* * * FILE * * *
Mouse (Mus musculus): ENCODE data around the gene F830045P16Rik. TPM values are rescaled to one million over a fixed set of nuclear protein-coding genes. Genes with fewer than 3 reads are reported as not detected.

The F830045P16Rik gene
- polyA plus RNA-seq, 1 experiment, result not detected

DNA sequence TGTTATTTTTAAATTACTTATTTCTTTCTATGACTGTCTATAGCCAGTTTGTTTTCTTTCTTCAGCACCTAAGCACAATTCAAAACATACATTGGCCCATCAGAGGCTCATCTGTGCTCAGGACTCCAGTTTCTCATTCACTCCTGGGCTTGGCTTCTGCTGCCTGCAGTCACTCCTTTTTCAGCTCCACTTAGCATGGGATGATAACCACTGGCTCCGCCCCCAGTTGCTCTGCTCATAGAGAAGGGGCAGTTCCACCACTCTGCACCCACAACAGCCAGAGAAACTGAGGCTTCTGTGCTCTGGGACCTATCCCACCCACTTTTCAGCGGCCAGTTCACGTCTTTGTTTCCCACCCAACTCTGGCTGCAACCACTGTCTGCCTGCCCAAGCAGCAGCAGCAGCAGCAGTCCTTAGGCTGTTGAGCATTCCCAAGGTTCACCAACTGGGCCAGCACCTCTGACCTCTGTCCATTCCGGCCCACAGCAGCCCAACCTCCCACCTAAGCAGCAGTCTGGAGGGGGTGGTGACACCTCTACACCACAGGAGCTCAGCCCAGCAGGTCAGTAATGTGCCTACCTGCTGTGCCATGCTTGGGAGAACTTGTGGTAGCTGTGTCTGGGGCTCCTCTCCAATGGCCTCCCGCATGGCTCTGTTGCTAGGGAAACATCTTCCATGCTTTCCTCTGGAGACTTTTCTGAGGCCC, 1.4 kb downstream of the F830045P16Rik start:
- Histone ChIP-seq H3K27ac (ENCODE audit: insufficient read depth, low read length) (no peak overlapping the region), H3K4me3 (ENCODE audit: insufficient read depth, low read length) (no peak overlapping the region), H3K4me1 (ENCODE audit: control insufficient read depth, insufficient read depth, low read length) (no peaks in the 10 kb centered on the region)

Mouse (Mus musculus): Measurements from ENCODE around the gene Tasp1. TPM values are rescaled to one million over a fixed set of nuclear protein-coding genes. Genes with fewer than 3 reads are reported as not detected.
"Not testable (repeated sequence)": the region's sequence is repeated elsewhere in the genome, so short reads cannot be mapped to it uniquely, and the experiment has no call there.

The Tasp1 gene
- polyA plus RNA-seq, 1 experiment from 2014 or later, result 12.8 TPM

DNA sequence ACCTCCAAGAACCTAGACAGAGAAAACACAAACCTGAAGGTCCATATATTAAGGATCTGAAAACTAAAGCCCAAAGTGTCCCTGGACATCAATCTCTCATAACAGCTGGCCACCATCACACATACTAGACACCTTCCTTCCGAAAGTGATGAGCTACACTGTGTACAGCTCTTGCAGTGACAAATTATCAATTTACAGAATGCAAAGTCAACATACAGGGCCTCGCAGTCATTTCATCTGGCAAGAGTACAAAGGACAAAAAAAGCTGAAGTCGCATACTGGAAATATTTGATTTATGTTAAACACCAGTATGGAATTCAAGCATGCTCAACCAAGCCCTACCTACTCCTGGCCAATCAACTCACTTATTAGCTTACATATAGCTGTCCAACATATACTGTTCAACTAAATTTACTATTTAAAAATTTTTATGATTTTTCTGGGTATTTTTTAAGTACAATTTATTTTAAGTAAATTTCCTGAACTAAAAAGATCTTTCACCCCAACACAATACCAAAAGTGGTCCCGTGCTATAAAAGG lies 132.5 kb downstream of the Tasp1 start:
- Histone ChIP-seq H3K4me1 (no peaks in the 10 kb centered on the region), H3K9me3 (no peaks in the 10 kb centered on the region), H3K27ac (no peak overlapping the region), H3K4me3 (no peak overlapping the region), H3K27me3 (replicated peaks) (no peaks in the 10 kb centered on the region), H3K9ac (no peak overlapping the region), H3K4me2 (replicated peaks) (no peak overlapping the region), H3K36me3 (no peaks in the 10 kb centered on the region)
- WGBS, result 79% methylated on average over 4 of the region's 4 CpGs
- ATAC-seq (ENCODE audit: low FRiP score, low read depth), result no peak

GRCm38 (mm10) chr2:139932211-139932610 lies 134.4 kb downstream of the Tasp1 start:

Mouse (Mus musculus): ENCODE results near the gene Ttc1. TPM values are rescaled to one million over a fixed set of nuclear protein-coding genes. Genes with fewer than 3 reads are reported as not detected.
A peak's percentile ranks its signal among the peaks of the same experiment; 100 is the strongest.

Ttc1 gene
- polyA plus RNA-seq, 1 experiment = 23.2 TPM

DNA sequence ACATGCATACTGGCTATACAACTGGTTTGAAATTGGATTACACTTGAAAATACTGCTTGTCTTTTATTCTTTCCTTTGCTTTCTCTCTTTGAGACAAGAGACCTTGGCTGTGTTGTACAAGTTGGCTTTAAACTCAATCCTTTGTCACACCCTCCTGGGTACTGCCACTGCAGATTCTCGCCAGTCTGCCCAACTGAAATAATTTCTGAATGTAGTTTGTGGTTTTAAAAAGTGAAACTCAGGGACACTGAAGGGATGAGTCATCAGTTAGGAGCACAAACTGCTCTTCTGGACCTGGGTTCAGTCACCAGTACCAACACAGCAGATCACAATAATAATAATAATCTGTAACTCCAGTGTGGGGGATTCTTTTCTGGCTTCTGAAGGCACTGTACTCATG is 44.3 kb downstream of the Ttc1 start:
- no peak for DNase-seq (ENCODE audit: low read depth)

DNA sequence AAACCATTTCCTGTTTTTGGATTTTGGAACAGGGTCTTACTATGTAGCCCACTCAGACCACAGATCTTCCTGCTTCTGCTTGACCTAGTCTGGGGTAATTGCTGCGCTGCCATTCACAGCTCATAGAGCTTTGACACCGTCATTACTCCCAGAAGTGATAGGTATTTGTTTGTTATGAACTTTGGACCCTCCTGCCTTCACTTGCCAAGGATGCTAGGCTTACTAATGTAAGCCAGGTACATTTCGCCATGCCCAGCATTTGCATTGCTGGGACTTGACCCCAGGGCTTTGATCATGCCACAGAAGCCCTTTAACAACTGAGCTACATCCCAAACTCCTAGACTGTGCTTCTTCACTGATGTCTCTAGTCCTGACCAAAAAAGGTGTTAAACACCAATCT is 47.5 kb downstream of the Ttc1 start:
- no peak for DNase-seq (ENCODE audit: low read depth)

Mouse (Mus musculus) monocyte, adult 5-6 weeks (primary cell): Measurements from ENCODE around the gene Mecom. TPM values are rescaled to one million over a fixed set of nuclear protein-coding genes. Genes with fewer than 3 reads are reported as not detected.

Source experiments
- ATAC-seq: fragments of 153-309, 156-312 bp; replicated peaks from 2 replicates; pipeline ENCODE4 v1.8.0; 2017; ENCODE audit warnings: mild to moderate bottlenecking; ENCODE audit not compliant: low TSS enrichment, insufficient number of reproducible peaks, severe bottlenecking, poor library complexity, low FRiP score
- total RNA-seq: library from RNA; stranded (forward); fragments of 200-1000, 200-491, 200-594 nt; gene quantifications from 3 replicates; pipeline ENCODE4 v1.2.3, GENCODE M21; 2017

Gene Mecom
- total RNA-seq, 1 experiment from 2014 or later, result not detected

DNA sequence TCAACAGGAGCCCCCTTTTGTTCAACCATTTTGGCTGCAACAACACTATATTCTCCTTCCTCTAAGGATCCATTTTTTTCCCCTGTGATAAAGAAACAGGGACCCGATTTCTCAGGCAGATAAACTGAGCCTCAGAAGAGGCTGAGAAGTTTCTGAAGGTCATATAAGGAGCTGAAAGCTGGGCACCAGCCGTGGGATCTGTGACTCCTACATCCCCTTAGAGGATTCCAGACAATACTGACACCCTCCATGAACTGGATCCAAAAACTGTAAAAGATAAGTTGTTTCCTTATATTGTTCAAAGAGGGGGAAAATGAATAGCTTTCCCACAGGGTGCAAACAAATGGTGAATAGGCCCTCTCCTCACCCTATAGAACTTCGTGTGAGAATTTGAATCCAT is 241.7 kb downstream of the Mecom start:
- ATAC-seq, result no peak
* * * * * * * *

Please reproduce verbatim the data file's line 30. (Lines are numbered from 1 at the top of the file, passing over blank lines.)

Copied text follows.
- ATAC-seq, result no peak